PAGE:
Some common C Question & Answers:
What is the difference between #include <file> and #include “file”?
When writing your C program, you can include files in two ways. The first way is to surround the file you
want to include with the angled brackets < and >. This method of inclusion tells the preprocessor to look for the file in the predefined default location. This predefined default location is often an INCLUDE environment variable that denotes the path to your include files. For instance, given the INCLUDE variable
using the #include <file> version of file inclusion, the compiler first checks the C:\COMPILER\INCLUDE
directory for the specified file. If the file is not found there, the compiler then checks the
S:\SOURCE\HEADERS directory. If the file is still not found, the preprocessor checks the current directory.
The second way to include files is to surround the file you want to include with double quotation marks. This method of inclusion tells the preprocessor to look for the file in the current directory first, then look for it in the predefined locations you have set up. Using the #include “file” version of file inclusion and applying it to the preceding example, the preprocessor first checks the current directory for the specified file. If the file is not found in the current directory, the C:COMPILERINCLUDE directory is searched. If the file is still not found, the preprocessor checks the S:SOURCEHEADERS directory.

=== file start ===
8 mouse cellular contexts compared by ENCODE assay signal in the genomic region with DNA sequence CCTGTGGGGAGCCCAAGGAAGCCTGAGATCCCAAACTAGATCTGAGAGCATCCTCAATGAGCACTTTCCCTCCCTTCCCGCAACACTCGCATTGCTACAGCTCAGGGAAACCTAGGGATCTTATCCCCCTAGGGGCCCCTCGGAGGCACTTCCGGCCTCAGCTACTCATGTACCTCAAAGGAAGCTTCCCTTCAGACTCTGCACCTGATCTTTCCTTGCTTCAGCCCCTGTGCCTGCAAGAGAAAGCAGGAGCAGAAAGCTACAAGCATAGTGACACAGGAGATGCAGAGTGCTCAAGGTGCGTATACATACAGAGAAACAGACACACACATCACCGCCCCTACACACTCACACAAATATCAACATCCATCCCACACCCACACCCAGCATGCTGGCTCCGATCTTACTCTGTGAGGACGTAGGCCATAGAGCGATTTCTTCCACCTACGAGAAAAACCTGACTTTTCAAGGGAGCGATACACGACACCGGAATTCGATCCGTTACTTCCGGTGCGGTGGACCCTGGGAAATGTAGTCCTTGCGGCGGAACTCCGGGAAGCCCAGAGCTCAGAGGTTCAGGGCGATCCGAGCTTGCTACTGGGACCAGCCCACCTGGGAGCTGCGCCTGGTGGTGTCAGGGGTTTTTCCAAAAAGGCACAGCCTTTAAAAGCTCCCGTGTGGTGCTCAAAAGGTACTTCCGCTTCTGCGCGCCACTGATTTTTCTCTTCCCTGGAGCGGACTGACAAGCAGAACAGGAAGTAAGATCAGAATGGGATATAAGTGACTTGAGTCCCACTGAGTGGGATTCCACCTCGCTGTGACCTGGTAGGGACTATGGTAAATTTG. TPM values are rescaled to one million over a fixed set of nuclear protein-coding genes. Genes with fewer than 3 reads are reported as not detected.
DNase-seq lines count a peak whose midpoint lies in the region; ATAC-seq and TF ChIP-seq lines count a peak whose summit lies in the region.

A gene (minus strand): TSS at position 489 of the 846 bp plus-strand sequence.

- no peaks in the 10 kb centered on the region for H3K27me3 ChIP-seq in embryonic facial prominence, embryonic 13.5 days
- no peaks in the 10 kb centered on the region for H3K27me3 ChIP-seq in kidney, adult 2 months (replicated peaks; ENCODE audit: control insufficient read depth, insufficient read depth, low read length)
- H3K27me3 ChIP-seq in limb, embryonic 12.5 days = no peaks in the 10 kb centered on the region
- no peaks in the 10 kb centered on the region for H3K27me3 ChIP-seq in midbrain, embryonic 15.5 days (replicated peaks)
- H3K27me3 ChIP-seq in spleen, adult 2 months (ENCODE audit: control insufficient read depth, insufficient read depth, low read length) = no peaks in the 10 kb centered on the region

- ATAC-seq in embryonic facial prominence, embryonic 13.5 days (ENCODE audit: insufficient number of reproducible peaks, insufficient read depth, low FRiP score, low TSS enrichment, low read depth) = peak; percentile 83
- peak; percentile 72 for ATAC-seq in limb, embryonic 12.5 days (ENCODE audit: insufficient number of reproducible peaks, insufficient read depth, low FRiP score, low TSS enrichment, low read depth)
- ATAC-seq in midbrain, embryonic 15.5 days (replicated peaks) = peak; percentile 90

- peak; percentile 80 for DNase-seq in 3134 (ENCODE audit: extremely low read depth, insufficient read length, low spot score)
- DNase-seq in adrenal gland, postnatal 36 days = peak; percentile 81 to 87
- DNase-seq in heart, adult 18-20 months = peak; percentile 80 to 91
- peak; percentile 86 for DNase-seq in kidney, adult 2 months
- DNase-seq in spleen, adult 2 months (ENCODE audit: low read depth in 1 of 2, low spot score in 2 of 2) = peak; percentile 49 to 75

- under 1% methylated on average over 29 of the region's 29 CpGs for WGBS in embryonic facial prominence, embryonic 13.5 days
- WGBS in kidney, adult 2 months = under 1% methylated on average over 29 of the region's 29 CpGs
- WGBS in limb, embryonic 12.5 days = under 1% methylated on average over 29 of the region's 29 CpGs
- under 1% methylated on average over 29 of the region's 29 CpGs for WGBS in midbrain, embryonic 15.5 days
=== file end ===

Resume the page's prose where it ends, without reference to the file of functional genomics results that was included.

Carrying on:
The #include <file> method of file inclusion is often used to include standard headers such as stdio.h or
stdlib.h. This is because these headers are rarely (if ever) modified, and they should always be read from your compiler’s standard include file directory.
The #include “file” method of file inclusion is often used to include nonstandard header files that you have created for use in your program. This is because these headers are often modified in the current directory, and you will want the preprocessor to use your newly modified version of the header rather than the older, unmodified version.
Write the equivalent expression for x%8?
How can I open a file so that other programs can update it at the same time?
Your C compiler library contains a low-level file function called sopen() that can be used to open a file in shared mode. Beginning with DOS 3.0, files could be opened in shared mode by loading a special program named SHARE.EXE. Shared mode, as the name implies, allows a file to be shared with other programs as well as your own.
Using this function, you can allow other programs that are running to update the same file you are updating.
The sopen() function takes four parameters: a pointer to the filename you want to open, the operational
mode you want to open the file in, the file sharing mode to use, and, if you are creating a file, the mode to create the file in. The second parameter of the sopen() function, usually referred to as the “operation flag”parameter, can have the following values assigned to it:
Constant Description O_APPEND Appends all writes to the end of the file